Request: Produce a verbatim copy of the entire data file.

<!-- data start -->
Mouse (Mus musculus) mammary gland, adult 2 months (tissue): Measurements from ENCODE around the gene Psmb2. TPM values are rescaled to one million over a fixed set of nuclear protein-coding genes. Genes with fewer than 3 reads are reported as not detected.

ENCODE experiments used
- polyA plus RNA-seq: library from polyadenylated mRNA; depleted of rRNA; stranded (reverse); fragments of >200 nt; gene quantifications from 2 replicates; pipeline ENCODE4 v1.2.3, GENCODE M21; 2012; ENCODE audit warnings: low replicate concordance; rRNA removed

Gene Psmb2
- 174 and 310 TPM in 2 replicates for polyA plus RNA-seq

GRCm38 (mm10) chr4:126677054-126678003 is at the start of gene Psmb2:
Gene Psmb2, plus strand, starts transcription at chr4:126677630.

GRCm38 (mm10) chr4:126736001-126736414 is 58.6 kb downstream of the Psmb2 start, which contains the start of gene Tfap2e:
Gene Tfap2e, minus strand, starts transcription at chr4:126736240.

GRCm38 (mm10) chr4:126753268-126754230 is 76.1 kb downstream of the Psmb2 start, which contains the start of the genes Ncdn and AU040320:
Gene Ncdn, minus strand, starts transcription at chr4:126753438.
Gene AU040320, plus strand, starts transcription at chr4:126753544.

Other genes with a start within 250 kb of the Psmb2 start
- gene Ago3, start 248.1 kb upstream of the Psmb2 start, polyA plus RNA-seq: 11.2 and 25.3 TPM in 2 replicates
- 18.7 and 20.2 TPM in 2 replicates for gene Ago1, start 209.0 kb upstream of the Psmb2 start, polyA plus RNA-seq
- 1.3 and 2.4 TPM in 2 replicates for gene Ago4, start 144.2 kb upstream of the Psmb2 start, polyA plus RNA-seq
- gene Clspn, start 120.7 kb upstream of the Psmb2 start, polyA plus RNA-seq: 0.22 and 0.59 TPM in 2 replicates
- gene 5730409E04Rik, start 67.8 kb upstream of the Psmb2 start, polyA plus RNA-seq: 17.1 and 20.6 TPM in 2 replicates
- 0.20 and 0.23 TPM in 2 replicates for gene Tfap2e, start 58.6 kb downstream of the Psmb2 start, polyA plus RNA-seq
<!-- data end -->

Mouse (Mus musculus) mammary gland, adult 2 months (tissue): Measurements from ENCODE around the gene Psmb2. TPM values are rescaled to one million over a fixed set of nuclear protein-coding genes. Genes with fewer than 3 reads are reported as not detected.

ENCODE experiments used
- polyA plus RNA-seq: library from polyadenylated mRNA; depleted of rRNA; stranded (reverse); fragments of >200 nt; gene quantifications from 2 replicates; pipeline ENCODE4 v1.2.3, GENCODE M21; 2012; ENCODE audit warnings: low replicate concordance; rRNA removed

Gene Psmb2
- 174 and 310 TPM in 2 replicates for polyA plus RNA-seq

GRCm38 (mm10) chr4:126677054-126678003 is at the start of gene Psmb2:
Gene Psmb2, plus strand, starts transcription at chr4:126677630.

GRCm38 (mm10) chr4:126736001-126736414 is 58.6 kb downstream of the Psmb2 start, which contains the start of gene Tfap2e:
Gene Tfap2e, minus strand, starts transcription at chr4:126736240.

GRCm38 (mm10) chr4:126753268-126754230 is 76.1 kb downstream of the Psmb2 start, which contains the start of the genes Ncdn and AU040320:
Gene Ncdn, minus strand, starts transcription at chr4:126753438.
Gene AU040320, plus strand, starts transcription at chr4:126753544.

Other genes with a start within 250 kb of the Psmb2 start
- gene Ago3, start 248.1 kb upstream of the Psmb2 start, polyA plus RNA-seq: 11.2 and 25.3 TPM in 2 replicates
- 18.7 and 20.2 TPM in 2 replicates for gene Ago1, start 209.0 kb upstream of the Psmb2 start, polyA plus RNA-seq
- 1.3 and 2.4 TPM in 2 replicates for gene Ago4, start 144.2 kb upstream of the Psmb2 start, polyA plus RNA-seq
- gene Clspn, start 120.7 kb upstream of the Psmb2 start, polyA plus RNA-seq: 0.22 and 0.59 TPM in 2 replicates
- gene 5730409E04Rik, start 67.8 kb upstream of the Psmb2 start, polyA plus RNA-seq: 17.1 and 20.6 TPM in 2 replicates
- 0.20 and 0.23 TPM in 2 replicates for gene Tfap2e, start 58.6 kb downstream of the Psmb2 start, polyA plus RNA-seq